My patient learning process is now paying off. I cannot keep up with reproduction: the Canadian ginger, the anemone (windflower), the ligularia, the filipendula, the monarda, or the Artemisia lactiflora. I have divided and transplanted them all over the yard. I am beginning to give divisions to friends, and I am in the enviable position of needing to hold an end-of-the-year “last chance to plant” sale.
How did this happen? I guess I just did not give up.
The morning light slanting from the east is beautiful in my garden, and the late summer sunset casts magical shadows of contrasting hues. The birds (and the squirrels and the chipmunks) satisfy themselves at the bird feeders. I can hear the gathering songs as chickadees, nuthatches, yellow goldfinches and cardinals fly from branch to branch in the treetops.
We are at peace here—even with my novitiate vegetable garden attempting valiantly to grow as it is coded to do … without sun.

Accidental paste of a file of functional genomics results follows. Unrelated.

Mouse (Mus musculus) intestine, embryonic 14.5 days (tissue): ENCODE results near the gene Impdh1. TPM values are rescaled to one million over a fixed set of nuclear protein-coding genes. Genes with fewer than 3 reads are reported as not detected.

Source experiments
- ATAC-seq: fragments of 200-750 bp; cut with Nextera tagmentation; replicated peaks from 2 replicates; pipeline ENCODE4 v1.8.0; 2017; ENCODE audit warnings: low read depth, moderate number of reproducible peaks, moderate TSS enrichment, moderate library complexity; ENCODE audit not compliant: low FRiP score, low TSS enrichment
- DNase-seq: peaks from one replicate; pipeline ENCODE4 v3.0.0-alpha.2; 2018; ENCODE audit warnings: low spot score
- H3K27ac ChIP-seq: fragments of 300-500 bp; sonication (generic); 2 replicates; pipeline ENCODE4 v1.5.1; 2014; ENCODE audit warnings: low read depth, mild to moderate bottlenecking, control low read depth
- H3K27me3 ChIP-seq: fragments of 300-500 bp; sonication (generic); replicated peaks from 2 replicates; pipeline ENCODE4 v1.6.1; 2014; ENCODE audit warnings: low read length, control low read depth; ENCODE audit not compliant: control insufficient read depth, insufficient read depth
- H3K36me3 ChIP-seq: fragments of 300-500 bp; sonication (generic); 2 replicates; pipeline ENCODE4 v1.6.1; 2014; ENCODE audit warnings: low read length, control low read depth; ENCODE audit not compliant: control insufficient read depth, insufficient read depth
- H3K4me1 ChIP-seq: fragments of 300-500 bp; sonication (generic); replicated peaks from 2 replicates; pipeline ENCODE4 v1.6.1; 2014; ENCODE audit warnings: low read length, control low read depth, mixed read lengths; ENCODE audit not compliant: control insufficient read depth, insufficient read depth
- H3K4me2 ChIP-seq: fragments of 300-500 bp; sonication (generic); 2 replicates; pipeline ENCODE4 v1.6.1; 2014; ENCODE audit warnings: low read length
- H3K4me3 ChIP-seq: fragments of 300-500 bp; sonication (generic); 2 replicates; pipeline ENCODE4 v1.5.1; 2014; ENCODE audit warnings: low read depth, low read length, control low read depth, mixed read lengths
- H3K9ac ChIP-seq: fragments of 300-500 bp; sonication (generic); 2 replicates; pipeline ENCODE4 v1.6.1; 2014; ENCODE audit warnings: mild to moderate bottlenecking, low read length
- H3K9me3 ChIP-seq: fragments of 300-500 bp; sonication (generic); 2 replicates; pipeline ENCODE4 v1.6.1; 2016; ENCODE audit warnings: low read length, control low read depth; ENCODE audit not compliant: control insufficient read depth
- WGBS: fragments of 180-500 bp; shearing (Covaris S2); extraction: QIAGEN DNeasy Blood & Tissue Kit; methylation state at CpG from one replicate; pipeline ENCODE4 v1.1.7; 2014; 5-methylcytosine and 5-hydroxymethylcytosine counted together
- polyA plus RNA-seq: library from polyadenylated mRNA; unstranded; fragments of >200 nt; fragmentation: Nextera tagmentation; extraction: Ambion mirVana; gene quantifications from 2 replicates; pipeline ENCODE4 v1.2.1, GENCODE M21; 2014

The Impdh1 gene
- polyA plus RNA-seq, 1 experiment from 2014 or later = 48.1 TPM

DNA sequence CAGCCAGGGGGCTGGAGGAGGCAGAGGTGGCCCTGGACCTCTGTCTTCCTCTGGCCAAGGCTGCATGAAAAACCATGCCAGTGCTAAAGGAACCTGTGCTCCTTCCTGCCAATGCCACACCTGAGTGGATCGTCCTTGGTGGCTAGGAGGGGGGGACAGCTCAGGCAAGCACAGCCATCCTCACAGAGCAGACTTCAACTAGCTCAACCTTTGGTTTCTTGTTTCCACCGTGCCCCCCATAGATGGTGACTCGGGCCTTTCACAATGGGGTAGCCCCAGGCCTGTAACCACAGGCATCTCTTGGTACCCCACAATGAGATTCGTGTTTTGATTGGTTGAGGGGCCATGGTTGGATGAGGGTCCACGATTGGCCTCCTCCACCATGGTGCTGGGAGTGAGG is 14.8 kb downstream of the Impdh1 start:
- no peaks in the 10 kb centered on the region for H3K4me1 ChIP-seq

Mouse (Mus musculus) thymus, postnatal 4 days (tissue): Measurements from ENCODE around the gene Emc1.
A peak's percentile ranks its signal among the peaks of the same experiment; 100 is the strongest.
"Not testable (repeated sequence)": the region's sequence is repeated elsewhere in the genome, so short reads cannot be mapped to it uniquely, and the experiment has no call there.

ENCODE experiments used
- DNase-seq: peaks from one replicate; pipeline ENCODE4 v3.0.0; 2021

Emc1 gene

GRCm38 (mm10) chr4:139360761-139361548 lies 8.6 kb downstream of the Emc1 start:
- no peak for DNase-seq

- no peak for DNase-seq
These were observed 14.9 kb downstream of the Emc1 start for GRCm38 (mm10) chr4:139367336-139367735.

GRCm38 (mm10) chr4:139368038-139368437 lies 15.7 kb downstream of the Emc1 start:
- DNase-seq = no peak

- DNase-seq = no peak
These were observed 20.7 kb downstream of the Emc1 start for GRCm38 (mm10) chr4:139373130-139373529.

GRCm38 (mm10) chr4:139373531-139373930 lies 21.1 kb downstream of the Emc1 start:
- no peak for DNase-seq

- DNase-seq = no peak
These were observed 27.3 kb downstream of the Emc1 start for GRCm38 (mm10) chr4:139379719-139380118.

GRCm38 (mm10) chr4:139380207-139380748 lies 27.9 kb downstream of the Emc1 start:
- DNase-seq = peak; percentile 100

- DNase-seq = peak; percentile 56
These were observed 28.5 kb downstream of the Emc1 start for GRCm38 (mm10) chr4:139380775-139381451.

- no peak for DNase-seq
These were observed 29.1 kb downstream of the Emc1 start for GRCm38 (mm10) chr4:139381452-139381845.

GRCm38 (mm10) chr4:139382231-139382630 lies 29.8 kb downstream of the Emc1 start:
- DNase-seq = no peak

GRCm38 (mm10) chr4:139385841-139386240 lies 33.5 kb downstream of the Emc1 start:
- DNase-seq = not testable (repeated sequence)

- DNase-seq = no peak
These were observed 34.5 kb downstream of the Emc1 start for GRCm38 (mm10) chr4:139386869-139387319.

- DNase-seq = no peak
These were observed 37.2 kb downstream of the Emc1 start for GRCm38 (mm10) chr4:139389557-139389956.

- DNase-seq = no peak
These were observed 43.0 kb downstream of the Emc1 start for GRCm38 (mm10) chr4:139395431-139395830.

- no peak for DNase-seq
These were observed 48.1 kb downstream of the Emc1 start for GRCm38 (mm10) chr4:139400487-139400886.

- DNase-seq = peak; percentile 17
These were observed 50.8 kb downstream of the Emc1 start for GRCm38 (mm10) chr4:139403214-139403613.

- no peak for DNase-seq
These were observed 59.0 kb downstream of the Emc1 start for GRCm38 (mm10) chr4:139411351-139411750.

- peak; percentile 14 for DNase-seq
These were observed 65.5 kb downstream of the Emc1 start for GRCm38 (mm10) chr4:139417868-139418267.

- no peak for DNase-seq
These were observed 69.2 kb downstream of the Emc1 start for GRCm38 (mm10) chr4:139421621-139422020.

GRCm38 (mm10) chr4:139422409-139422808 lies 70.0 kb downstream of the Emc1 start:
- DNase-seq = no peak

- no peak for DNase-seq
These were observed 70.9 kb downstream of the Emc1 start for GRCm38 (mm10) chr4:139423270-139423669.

This is called amity, garden geniality; this harmony, for however long or short it lasts, is a sign of God’s favor, of His presence, of the exterior formulation of His invisible being. All the Old Testament prophets knew that a sign of the Almighty’s blessing resulted in verdure, in abundance.
Haggai reminds the people of Israel that when they disobey and do not walk in God’s ways, there is blight on the land. But, when they return to Him, a sign of His approval and blessing is full barns, ripe and plentiful harvest, and God’s favor. The people began to rebuild the temple in Jerusalem (which they had neglected to do) and when just the foundation was laid, Haggai speaks forth this word from God: “I am giving you a promise now while the seed is still in the barn (before sowing), before you have harvested your grain, and before the grapevine, the fig tree, the pomegranate, and the olive tree have produced their crops. From this day onward, I will bless you.” Haggai 2:19.
The world in my yard on Hawthorne Lane, West Chicago, for this moment, is good; it mediates between the noisy abundance of the created thing and the sublime silence of the Creator. There is a whisper of His blessing in the breeze, in the harmony of the growing things, in the small creatures that visit us, and among the people who live here or who stay awhile to visit.